Later in March 1944 a party was required to infiltrate into Hollandia (now Jayapura) to assess the Japanese presence prior to a planned US invasion. Jim was selected as the Signaller amongst a 12 strong party, which included six local natives. However, at the lastminute Jim was replaced by another Signaller, Jack Bunning. On 22 March the party led by Captain ‘Blue’ Harris was taken inshore by submarine but only 11 were off-loaded into two boats. Nothing went to plan with the inflatable boats being swamped in the surf and losing much of their equipment, including the radio, and soon after landing they were ambushed. Five, including ‘Blue’ Harris and Signaller Jack Bunning (who had replaced Jim), were killed. Those who escaped went bush and it was many months before they reached friendly territory. Jim’s philosophy was ‘Life’s all about luck – good or bad!’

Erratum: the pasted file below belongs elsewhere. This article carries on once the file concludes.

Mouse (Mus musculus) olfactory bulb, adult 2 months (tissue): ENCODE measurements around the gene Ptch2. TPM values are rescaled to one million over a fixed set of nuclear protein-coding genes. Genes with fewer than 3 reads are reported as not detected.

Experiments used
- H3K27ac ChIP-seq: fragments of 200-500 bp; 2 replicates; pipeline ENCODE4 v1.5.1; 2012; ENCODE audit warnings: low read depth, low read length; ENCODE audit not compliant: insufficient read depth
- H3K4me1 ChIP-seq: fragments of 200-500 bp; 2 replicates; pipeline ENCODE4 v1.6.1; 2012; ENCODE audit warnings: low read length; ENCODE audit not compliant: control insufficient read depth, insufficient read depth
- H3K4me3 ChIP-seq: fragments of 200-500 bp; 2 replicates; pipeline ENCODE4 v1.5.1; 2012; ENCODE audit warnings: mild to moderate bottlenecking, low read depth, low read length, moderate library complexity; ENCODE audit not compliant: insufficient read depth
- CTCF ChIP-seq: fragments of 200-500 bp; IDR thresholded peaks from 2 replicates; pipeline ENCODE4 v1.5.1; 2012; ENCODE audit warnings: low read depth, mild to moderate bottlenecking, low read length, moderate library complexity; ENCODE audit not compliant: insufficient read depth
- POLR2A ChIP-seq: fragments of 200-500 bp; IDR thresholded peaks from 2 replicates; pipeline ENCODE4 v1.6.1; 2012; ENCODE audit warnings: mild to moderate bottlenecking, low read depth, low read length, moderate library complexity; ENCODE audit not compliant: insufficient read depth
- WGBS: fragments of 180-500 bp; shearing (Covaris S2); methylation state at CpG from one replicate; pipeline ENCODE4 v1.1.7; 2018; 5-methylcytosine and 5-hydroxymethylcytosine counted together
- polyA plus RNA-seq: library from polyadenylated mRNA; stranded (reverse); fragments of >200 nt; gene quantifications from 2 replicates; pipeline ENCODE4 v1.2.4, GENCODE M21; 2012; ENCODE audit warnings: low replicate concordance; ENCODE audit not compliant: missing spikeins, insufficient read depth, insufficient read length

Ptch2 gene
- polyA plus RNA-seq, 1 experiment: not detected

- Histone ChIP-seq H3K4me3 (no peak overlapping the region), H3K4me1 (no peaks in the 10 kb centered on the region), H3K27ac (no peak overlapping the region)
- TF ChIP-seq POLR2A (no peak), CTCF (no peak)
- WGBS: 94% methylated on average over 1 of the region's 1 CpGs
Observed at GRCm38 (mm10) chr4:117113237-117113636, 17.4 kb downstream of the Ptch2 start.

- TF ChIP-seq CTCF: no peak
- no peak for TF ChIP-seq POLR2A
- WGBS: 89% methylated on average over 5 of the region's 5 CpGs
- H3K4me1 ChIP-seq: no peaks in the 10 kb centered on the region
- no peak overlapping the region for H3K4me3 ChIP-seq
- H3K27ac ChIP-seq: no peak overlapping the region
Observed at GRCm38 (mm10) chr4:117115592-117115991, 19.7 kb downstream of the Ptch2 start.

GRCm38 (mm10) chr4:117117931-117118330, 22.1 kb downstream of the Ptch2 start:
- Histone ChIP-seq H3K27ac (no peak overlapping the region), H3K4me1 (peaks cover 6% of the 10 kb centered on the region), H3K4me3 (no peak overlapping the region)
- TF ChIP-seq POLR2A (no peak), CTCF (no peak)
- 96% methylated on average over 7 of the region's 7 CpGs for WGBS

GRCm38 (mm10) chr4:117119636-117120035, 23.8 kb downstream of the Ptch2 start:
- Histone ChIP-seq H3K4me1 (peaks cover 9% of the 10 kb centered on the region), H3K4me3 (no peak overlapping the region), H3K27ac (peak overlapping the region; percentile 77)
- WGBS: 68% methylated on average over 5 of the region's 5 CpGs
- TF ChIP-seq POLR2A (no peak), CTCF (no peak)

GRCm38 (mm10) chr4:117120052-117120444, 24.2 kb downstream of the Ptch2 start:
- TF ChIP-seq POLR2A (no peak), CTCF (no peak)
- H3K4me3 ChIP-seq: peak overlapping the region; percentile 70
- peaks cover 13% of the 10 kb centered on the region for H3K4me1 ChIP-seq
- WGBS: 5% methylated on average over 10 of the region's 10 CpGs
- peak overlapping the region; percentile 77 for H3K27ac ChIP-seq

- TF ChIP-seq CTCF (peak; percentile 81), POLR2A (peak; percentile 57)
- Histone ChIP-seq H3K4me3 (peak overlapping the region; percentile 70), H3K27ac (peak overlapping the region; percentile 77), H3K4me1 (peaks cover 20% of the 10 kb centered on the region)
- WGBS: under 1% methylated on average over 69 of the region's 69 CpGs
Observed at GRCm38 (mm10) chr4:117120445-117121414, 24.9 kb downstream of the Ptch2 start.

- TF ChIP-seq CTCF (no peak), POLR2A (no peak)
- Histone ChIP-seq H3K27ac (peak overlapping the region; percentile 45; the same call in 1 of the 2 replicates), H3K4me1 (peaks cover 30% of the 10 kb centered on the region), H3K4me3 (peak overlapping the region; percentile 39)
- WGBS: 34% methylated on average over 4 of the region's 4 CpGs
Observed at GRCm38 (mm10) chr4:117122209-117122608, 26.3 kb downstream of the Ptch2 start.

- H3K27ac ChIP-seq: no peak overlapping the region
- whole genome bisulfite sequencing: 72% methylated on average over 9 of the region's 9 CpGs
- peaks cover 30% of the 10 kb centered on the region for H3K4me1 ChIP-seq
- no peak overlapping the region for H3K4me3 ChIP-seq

‘My next assignment was to the Coastwatcher base at Nadzab, which was part of a USAAF air-base in the Markham Valley, inland from Lae. We arrived there by those reliable work-horses of the South Pacific, the C47s (later DC3s). Here I was hauled over the coals for having possession of a Colt 45 and a semi-automatic US carbine, from my American amphibious landing force days, but I was allowed to keep the weapons. After a few months I rejoined the Kirkwall-Smith party, this time using a small island off Madang as a base. We were in luxury, being provided with good food from the supply ship, an ex-Chinese river steamer, HMAS Ping Wo.Our good fortune also attracted a lot of rats, and calling for improvisation we rigged up a kerosene tin just below the floor, which was filled with water and had a jam-tin on a central wire shaft with a small amount of cheese attached. When the rats leaned out for the bait, the jam-tin would spin and the rats fell into the trap.